Latin Proverbs, Mottoes, Phrases, and Words: Group N

(classical-language maxims, slogans, adages, proverbs, and words of wisdom that can still capture our modern imagination)

Expressions of general truths: Latin to English maxims, proverbs, and mottoes

Word entries are from Latin unless otherwise indicated.

Nescit vox missa reverti. (Latin)
Translation: "A word once spoken can never be recalled."

From Horace. Another interpretation: "Think twice before you speak."

nihil (s); nil.; nil (noun)
nihil ad rem
Nothing to do with the matter; "irrelevant".
Nihil agendo homines male agere discunt.
By doing nothing, men learn to act wickedly.

An alternate interpretation, "The devil finds mischief for idle hands."

Nihil est melius quam vita diligentissima.
Nothing is better than a life of utmost diligence.
Nihil impense ames, ita fiet, ut in nullo contristeris.
Don't lose your heart for anything and you will not have to mourn anything.

Motto of Henry II, The Saint, (1002-1024) of Germany. He was considered prudent and powerful in his endeavors. He restored the lost reputation of the German-Roman realm and was an eager promoter of a reform movement started by the church.

In 1007; at an Imperial Diet in Franfurt, in the course of the Christianization of the territories on the upper Main, he founded the bishopric of Bamberg, which earned him the name "the Saint". He, and his wife Kunigunde, were buried there. In 1146, Henry II was canonized followed by Kunigunde in 1200.

Nihil semper floret; aetas succedit aetati.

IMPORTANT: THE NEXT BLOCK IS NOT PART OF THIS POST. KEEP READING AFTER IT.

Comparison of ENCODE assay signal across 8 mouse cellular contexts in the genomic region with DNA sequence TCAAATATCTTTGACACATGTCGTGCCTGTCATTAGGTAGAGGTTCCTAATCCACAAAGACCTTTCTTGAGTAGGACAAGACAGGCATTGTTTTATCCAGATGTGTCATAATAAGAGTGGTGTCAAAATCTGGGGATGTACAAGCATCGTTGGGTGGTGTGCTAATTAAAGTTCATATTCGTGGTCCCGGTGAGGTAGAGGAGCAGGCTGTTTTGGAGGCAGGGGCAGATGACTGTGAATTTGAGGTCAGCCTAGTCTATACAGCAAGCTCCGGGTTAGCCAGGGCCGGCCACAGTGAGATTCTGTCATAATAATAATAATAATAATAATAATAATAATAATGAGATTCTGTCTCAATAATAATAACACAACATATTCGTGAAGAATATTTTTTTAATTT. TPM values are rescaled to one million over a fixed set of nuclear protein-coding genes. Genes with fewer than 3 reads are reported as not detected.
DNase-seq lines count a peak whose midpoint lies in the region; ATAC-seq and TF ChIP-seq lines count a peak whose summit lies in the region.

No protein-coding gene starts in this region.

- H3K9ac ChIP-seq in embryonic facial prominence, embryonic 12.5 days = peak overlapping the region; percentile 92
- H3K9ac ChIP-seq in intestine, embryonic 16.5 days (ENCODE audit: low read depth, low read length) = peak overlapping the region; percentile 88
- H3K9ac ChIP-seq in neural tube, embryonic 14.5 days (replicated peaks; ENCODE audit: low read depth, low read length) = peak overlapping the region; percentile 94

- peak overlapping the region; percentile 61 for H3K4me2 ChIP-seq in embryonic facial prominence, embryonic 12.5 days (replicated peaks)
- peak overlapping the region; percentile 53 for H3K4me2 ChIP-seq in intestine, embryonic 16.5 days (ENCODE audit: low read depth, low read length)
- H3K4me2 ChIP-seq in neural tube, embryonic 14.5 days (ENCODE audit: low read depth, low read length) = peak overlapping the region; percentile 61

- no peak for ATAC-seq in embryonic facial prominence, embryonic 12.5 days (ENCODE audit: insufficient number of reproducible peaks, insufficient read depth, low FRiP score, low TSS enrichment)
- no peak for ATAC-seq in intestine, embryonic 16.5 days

Not always will the flowers bloom; season succeeds season. -Cicero.
Nihil tam munitum quod non expugnari pecunia possit. (Latin saying)
Translation: "No place is so strongly fortified that money could not capture it."

Another way of saying, "Money can buy anything or anyone." In addition, it could mean, "With enough money, one can have everything he/she wants; except good health and eternal life."

From Marcus Tullius Cicero (106 - 43 B.C.). Cicero's voluminous writings include poetry (both his own and translations from the Greek); orations (fifty-eight have survived, forty-eight are lost); compositions about rhetoric, philosophy, morals, and politics; as well as letters. His formal discourses are important historically because they contain much information on ancient thoughts. His letters are the primary source for our knowledge of the period.

After Caesar's murder, Cicero violently attacked Mark Antony in his celebrated Philippics. When the second triumvirate was formed, he was put on the list of those who were to be killed and was murdered by Antony's agents.

Nil desperandum. (Latin Proverb)
Translation: "Nothing is to be despaired of."

Another way of saying, "Never say die." or "Never give up."

One should never be upset.
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Nil dictum quod non dictum prius. (Latin proverb)
Translation: "Nothing has been said that has not been said before."

An alternate meaning is: "How difficult it is to be original."

Nil igitur fieri de nilo posse fatendumst.
Therefore we must confess that nothing comes from nothing.
—Titus Lucretius Carus (c.99 to c.55 B.C.)
Nil nisi optimum. (Latin saying)
Translation: "Nothing but the best."
Nil sine magno labore.
Nothing without great labor.

Motto of the Brooklyn College (City University of New York), Brooklyn, New York, USA. It is also translated as, "Nothing without great toil."

Nil sine numine.
Nothing without Divine will.

Another translation includes: "Nothing without the Deity (or Providence)". Motto of the State of Colorado, USA; and Regis College, Denver, Colorado, USA.

Nipson anomemata me monan opsin. (Latinized Greek)
Wash the sin as well as the face.

A Greek palindrome (when Greek text is used).

Pointing to a page about a kleptomaniac Units of mottoes and proverbs listed by groups: A to X.